You are on: The Problem
A client opened registered and non-registered investment accounts with RBC® which suffered significant capital losses during a downturn in the markets. He had said he was an inexperienced investor with a low risk tolerance. He felt he had received poor quality advice from his investment advisor, and believed his assets were placed in high-risk securities. He wanted RBC to discipline the advisor and compensate his losses. When RBC would not do that, he turned to the Ombudsman for help.
The documentation of the account from RBC indicated that the client was a growth-oriented investor, and had a long-term horizon and moderate risk tolerance. They believed the assets recommended by the advisor were in line with the client’s goals.
They also pointed out that the investment industry is not in the habit of compensating clients for capital losses due to market fluctuations.
You are on: The Resolution
“We confirmed with the client that when the accounts were opened, he did receive a Portfolio Proposal from the advisor which was based on his investment objectives.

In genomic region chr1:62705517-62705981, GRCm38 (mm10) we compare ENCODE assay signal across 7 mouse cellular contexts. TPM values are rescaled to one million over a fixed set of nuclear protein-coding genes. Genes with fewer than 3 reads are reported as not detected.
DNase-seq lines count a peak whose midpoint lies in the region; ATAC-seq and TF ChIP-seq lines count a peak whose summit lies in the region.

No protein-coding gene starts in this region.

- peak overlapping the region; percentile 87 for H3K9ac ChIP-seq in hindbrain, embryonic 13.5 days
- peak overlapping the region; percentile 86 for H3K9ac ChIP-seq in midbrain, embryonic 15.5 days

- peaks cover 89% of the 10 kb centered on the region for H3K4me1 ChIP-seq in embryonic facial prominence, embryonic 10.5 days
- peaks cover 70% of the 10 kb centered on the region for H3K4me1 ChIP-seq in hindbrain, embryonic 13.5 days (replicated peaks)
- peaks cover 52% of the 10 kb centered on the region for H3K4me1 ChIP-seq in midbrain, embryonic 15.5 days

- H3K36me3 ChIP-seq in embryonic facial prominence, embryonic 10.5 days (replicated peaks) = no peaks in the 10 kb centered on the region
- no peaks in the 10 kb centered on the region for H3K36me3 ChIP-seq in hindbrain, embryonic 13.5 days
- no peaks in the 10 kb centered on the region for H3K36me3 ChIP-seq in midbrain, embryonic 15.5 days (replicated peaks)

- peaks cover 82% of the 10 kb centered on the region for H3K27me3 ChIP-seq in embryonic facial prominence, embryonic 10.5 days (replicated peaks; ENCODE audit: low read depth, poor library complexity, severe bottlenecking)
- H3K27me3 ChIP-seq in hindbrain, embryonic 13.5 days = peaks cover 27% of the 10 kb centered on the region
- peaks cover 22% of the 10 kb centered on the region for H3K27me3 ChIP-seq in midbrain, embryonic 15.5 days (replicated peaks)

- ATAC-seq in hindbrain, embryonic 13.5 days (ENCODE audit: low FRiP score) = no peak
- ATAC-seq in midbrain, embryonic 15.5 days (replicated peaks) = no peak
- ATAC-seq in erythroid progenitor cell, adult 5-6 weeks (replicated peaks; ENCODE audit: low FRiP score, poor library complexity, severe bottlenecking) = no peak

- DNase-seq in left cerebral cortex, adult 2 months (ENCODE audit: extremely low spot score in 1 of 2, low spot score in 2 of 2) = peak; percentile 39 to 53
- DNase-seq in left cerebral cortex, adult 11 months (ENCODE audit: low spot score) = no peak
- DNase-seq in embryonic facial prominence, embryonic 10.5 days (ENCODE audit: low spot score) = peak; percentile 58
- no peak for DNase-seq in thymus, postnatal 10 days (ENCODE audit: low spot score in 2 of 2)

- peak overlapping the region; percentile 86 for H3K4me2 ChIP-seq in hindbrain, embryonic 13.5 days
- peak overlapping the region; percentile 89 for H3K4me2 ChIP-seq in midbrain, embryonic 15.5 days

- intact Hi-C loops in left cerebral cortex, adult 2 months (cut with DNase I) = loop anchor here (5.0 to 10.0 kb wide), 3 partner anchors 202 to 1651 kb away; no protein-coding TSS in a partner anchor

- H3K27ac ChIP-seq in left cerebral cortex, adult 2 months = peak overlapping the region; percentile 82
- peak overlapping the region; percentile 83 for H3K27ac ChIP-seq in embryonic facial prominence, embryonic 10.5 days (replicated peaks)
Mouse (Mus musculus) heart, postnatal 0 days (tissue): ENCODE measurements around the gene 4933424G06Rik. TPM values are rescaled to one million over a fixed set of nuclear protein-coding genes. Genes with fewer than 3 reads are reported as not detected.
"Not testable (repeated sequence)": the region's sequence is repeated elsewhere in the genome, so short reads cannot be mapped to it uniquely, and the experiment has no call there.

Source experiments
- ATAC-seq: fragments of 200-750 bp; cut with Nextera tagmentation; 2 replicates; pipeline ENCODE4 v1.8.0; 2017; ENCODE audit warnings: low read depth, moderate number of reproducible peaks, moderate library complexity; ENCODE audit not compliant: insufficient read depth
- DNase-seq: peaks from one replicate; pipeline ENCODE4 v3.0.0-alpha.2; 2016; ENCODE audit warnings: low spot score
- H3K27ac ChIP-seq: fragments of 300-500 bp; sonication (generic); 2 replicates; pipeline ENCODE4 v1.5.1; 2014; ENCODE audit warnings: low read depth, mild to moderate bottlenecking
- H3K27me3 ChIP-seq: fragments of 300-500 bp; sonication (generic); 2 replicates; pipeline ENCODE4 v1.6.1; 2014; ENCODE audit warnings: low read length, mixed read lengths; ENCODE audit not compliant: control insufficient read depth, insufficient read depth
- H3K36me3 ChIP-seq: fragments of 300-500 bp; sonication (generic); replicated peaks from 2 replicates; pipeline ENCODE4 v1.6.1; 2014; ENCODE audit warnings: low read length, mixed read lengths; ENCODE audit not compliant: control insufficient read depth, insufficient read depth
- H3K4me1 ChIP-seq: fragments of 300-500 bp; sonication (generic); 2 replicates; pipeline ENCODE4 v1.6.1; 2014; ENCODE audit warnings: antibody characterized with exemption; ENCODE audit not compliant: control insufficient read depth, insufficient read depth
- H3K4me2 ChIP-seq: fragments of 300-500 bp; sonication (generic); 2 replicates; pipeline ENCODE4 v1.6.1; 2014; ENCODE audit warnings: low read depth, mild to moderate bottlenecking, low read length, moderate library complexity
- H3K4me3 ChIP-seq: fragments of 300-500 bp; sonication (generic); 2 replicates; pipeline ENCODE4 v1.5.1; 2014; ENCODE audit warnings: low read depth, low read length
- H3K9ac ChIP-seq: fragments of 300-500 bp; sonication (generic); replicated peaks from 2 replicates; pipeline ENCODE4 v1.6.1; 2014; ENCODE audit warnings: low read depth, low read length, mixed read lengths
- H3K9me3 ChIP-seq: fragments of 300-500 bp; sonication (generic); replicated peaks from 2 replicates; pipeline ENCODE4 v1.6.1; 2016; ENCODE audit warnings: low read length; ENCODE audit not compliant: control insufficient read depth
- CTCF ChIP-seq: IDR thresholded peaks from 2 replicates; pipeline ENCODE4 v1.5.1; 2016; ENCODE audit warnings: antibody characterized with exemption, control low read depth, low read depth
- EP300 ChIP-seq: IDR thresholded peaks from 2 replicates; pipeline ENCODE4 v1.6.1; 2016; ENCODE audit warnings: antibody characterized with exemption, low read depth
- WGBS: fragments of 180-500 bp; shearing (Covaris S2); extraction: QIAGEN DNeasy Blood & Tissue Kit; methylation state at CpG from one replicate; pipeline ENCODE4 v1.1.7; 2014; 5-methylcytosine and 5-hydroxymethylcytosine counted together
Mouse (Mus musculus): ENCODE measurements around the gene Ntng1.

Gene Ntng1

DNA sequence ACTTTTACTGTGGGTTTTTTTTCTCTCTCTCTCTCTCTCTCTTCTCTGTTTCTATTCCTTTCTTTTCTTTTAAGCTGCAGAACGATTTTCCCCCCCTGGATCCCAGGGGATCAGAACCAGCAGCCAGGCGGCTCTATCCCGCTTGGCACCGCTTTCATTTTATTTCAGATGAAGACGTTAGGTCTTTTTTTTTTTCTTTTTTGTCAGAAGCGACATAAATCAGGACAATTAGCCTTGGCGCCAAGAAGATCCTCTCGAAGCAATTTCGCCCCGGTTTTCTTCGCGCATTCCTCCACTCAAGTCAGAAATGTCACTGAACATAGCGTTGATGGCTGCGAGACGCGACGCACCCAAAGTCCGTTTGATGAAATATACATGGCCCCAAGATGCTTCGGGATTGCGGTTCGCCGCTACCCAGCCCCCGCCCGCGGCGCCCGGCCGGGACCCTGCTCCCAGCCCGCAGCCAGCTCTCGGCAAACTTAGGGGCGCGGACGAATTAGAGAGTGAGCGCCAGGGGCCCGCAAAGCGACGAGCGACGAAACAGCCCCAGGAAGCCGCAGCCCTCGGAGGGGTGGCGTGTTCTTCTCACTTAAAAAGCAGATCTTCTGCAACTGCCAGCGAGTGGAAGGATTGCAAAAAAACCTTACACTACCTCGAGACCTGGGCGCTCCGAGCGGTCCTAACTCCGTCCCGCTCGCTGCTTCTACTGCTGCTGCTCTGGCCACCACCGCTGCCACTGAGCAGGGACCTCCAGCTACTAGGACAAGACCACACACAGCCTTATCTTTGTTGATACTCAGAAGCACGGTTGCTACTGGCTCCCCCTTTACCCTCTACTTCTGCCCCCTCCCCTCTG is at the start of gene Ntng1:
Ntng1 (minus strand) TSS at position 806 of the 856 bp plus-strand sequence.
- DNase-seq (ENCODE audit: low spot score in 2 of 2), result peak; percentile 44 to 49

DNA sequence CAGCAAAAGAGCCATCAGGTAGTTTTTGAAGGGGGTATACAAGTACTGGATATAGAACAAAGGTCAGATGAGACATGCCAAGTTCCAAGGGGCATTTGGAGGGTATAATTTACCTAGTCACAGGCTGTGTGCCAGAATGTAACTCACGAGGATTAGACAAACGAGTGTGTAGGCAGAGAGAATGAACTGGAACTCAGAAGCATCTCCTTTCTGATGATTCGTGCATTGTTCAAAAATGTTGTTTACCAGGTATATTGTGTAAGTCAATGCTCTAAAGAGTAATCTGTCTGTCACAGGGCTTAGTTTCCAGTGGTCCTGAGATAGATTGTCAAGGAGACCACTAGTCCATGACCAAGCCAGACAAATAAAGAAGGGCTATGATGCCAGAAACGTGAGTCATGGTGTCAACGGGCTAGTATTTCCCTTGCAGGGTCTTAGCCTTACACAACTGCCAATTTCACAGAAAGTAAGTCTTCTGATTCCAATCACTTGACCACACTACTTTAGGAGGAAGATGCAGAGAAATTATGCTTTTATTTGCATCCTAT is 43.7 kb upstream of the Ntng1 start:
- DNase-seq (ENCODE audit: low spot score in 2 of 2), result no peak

We also determined that the investments were professionally researched and offered in good faith. It seems the client’s risk tolerance and expectations changed when the market declined. Since he had originally agreed to the portfolio recommended and hadn’t informed RBC of any changes, we felt we could not support his request for compensation. In this case, our client continued to believe the advice provided was not appropriate, and the case had to be closed with no agreement.”
You are on: What Can be Learned
Avoid any gaps in expectation by exploring your clients' needs and goals. Work with investors to help them anticipate volatile markets over the long-term.
Consider the time frame of your investments, and risk-reward trade-offs. Tell your advisor if your risk tolerance or investment goals change in order to make sure your strategies are still a good fit for you.